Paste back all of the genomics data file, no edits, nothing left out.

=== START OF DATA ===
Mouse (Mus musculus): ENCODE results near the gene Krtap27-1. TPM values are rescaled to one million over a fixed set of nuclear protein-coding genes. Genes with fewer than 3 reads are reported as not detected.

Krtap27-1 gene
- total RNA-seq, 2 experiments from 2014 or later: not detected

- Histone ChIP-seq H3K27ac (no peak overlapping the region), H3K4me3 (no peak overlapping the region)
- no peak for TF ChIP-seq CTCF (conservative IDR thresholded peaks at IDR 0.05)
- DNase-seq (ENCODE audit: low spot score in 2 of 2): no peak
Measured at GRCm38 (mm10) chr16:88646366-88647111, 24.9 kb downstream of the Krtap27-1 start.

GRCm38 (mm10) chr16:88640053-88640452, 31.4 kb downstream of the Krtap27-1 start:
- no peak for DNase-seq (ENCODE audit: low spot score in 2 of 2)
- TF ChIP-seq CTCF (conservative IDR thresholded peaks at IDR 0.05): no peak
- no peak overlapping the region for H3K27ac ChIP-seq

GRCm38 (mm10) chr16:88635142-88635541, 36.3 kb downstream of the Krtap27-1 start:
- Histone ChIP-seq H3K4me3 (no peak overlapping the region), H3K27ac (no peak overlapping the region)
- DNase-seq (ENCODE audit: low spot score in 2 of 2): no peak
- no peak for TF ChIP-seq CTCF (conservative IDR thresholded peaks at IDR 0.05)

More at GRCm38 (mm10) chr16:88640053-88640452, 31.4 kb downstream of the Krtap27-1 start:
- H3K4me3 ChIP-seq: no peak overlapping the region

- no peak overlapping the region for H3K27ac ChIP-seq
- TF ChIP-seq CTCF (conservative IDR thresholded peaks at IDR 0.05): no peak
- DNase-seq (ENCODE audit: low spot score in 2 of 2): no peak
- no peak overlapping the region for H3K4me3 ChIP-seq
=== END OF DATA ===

Mouse (Mus musculus): ENCODE results near the gene Krtap27-1. TPM values are rescaled to one million over a fixed set of nuclear protein-coding genes. Genes with fewer than 3 reads are reported as not detected.

Krtap27-1 gene
- total RNA-seq, 2 experiments from 2014 or later: not detected

- Histone ChIP-seq H3K27ac (no peak overlapping the region), H3K4me3 (no peak overlapping the region)
- no peak for TF ChIP-seq CTCF (conservative IDR thresholded peaks at IDR 0.05)
- DNase-seq (ENCODE audit: low spot score in 2 of 2): no peak
Measured at GRCm38 (mm10) chr16:88646366-88647111, 24.9 kb downstream of the Krtap27-1 start.

GRCm38 (mm10) chr16:88640053-88640452, 31.4 kb downstream of the Krtap27-1 start:
- no peak for DNase-seq (ENCODE audit: low spot score in 2 of 2)
- TF ChIP-seq CTCF (conservative IDR thresholded peaks at IDR 0.05): no peak
- no peak overlapping the region for H3K27ac ChIP-seq

GRCm38 (mm10) chr16:88635142-88635541, 36.3 kb downstream of the Krtap27-1 start:
- Histone ChIP-seq H3K4me3 (no peak overlapping the region), H3K27ac (no peak overlapping the region)
- DNase-seq (ENCODE audit: low spot score in 2 of 2): no peak
- no peak for TF ChIP-seq CTCF (conservative IDR thresholded peaks at IDR 0.05)

More at GRCm38 (mm10) chr16:88640053-88640452, 31.4 kb downstream of the Krtap27-1 start:
- H3K4me3 ChIP-seq: no peak overlapping the region

- no peak overlapping the region for H3K27ac ChIP-seq
- TF ChIP-seq CTCF (conservative IDR thresholded peaks at IDR 0.05): no peak
- DNase-seq (ENCODE audit: low spot score in 2 of 2): no peak
- no peak overlapping the region for H3K4me3 ChIP-seq